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За демократию и права человека в Туркменистане  For Democracy and Human Rights in Turkmenistan
16.12.2018  
English

18.11.2009
EU ignores Turkmen rights abuse, seeks gas

Peter Leonard

Turkmen authorities have never acknowledged any human rights concerns in their country and rarely respond to international criticism.

An international human rights watchdog on Tuesday accused the European Union of ignoring rights abuses in energy-rich Turkmenistan in the hopes of securing future natural gas supplies.

British-based Global Witness said the EU is misguided in pinning its hopes on Turkmenistan as a potential alternative gas supplier to Russia, which currently provides Europe with about one-fourth of its gas needs.

«It is a ludicrous notion that the solution to the problem of dealing with one unreliable supplier is to turn to a potentially even more unreliable one in Turkmenistan,» Global Witness said in the report entitled «All That Gas?»

They published the report to coincide with the opening of an international energy conference in the Turkmen capital, Ashgabat, which dozens of Western energy investors are attending.

Rights groups have said violations are thought to be common in the authoritarian former Soviet republic, but confirming reports is nearly impossible due to tight controls over information.

Turkmen authorities have never acknowledged any human rights concerns in their country and rarely respond to international criticism.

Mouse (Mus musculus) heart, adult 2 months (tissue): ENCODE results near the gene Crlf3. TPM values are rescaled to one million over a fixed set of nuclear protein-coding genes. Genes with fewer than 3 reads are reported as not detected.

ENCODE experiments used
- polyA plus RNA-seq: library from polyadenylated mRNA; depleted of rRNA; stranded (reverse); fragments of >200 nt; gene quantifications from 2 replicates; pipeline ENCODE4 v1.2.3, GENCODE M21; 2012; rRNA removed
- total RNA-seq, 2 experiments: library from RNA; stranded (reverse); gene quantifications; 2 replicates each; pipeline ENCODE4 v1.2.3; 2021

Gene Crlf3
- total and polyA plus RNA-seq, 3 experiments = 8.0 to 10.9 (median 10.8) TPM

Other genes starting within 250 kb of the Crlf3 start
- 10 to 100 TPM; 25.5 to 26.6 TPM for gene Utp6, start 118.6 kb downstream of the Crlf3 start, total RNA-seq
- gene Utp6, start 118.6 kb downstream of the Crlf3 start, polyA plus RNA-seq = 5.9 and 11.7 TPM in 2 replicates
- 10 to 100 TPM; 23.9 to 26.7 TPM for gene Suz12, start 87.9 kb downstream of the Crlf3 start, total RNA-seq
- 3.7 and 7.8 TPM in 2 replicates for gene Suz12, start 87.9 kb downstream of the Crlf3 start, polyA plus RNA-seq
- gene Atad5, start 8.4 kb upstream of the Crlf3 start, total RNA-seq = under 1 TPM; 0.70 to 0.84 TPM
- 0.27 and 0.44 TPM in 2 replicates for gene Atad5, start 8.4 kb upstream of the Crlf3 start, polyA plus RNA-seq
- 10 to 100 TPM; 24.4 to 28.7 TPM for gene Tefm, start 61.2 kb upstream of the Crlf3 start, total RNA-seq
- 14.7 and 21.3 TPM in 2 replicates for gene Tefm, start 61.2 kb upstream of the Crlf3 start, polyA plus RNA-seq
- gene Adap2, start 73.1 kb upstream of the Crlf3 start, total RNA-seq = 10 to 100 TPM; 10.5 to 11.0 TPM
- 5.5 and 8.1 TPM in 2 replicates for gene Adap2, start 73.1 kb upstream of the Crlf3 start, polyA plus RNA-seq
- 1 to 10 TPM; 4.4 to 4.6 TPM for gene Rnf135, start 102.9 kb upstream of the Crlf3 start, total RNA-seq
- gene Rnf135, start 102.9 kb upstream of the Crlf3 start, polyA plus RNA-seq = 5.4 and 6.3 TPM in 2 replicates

Reporters Without Borders in their annual ranking of press freedom worldwide released in October put Turkmenistan in the bottom three of the 175 countries evaluated. The group, also known by its French acronym RSF, compiles data on attacks, arrests, laws and overt or covert censorship in determining its list.

Turkmen President Gurbanguli Berdymukhamedov has made tentative commitments to introduce political reforms as part of efforts to open up to the West since he came to power after the death of longtime autocratic leader Saparmurat Niyazov in December 2006.

The European Parliament in April approved an interim EU trade agreement with Turkmenistan — a move widely condemned by rights groups.

«There is a risk that the Turkmen regime is learning to play to Europe's need for 'progress' on human rights by making small cosmetic reforms that could be reversed in the future,» the Global Witness report said.

Western nations' plans to tap into Central Asia's vast gas supplies hinge on the success of Nabucco, a pipeline project backed by the U.S. and the EU but whose commercial viability is threatened by rival routes proposed by Russia.

Many Western experts doubt that Turkmenistan will be able to ensure sufficient gas production to meet European demands and satisfy existing contractual arrangements with Russia, China and Iran.

«Historically, Turkmenistan never meets its projected production figures due to the chaos that reigns in the country's oil and gas sector,» Global Witness said.

China secured a 30-year deal to buy up to 1.4 trillion cubic feet (40 billion cubic meters)of natural gas from Turkmenistan annually starting in 2010. Iran is slated to import around 700 billion cubic feet (20 billion cubic meters) of gas from next year.

Deliveries to Russia have been suspended since April amid a dispute over a gas pipeline blast that Turkmenistan blames on Russian gas monopoly Gazprom, which has a contract to buy 1.7 trillion cubic feet (50 billion cubic meters) of Turkmen gas annually.

Global Witness said management of Turkmenistan's public finances remain as nebulous as they were under Niyazov and that profits from gas sales could end up in a «fiscal black hole.»

It also expressed concern over lack of transparency in the bidding process for international companies seeking to invest in energy projects in Turkmenistan.

Источник :: Associated Press
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